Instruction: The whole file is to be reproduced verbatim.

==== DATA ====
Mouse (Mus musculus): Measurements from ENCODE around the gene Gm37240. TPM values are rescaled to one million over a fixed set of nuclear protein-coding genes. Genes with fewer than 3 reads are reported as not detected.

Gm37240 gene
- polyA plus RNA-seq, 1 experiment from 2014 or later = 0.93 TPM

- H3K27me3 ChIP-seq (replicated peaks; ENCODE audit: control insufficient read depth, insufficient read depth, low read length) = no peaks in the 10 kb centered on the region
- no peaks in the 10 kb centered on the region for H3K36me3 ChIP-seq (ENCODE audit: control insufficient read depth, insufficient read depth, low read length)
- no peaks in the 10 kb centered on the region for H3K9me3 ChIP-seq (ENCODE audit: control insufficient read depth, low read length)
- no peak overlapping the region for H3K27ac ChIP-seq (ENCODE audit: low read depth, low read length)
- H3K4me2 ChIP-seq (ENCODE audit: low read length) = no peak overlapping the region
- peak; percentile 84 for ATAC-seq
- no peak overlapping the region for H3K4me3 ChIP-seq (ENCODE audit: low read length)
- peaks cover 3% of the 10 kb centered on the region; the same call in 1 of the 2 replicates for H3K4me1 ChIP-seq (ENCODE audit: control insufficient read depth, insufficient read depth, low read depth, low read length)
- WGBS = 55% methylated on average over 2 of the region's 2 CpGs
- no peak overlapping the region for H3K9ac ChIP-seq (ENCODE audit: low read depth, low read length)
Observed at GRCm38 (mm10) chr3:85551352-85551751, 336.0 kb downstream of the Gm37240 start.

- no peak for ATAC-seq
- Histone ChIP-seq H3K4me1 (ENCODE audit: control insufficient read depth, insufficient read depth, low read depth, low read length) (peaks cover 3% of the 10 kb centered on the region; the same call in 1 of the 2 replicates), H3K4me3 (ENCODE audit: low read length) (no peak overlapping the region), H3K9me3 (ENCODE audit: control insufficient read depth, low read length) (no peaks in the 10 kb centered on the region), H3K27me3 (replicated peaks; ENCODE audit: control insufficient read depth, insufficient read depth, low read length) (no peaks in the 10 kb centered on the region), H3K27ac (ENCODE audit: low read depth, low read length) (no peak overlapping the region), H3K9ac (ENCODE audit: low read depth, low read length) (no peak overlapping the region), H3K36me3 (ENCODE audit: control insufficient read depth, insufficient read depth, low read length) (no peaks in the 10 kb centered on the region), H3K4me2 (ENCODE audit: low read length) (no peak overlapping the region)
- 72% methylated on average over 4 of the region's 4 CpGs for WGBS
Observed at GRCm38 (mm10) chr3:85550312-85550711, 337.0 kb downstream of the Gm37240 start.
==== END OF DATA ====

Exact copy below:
Mouse (Mus musculus): Measurements from ENCODE around the gene Gm37240. TPM values are rescaled to one million over a fixed set of nuclear protein-coding genes. Genes with fewer than 3 reads are reported as not detected.

Gm37240 gene
- polyA plus RNA-seq, 1 experiment from 2014 or later = 0.93 TPM

- H3K27me3 ChIP-seq (replicated peaks; ENCODE audit: control insufficient read depth, insufficient read depth, low read length) = no peaks in the 10 kb centered on the region
- no peaks in the 10 kb centered on the region for H3K36me3 ChIP-seq (ENCODE audit: control insufficient read depth, insufficient read depth, low read length)
- no peaks in the 10 kb centered on the region for H3K9me3 ChIP-seq (ENCODE audit: control insufficient read depth, low read length)
- no peak overlapping the region for H3K27ac ChIP-seq (ENCODE audit: low read depth, low read length)
- H3K4me2 ChIP-seq (ENCODE audit: low read length) = no peak overlapping the region
- peak; percentile 84 for ATAC-seq
- no peak overlapping the region for H3K4me3 ChIP-seq (ENCODE audit: low read length)
- peaks cover 3% of the 10 kb centered on the region; the same call in 1 of the 2 replicates for H3K4me1 ChIP-seq (ENCODE audit: control insufficient read depth, insufficient read depth, low read depth, low read length)
- WGBS = 55% methylated on average over 2 of the region's 2 CpGs
- no peak overlapping the region for H3K9ac ChIP-seq (ENCODE audit: low read depth, low read length)
Observed at GRCm38 (mm10) chr3:85551352-85551751, 336.0 kb downstream of the Gm37240 start.

- no peak for ATAC-seq
- Histone ChIP-seq H3K4me1 (ENCODE audit: control insufficient read depth, insufficient read depth, low read depth, low read length) (peaks cover 3% of the 10 kb centered on the region; the same call in 1 of the 2 replicates), H3K4me3 (ENCODE audit: low read length) (no peak overlapping the region), H3K9me3 (ENCODE audit: control insufficient read depth, low read length) (no peaks in the 10 kb centered on the region), H3K27me3 (replicated peaks; ENCODE audit: control insufficient read depth, insufficient read depth, low read length) (no peaks in the 10 kb centered on the region), H3K27ac (ENCODE audit: low read depth, low read length) (no peak overlapping the region), H3K9ac (ENCODE audit: low read depth, low read length) (no peak overlapping the region), H3K36me3 (ENCODE audit: control insufficient read depth, insufficient read depth, low read length) (no peaks in the 10 kb centered on the region), H3K4me2 (ENCODE audit: low read length) (no peak overlapping the region)
- 72% methylated on average over 4 of the region's 4 CpGs for WGBS
Observed at GRCm38 (mm10) chr3:85550312-85550711, 337.0 kb downstream of the Gm37240 start.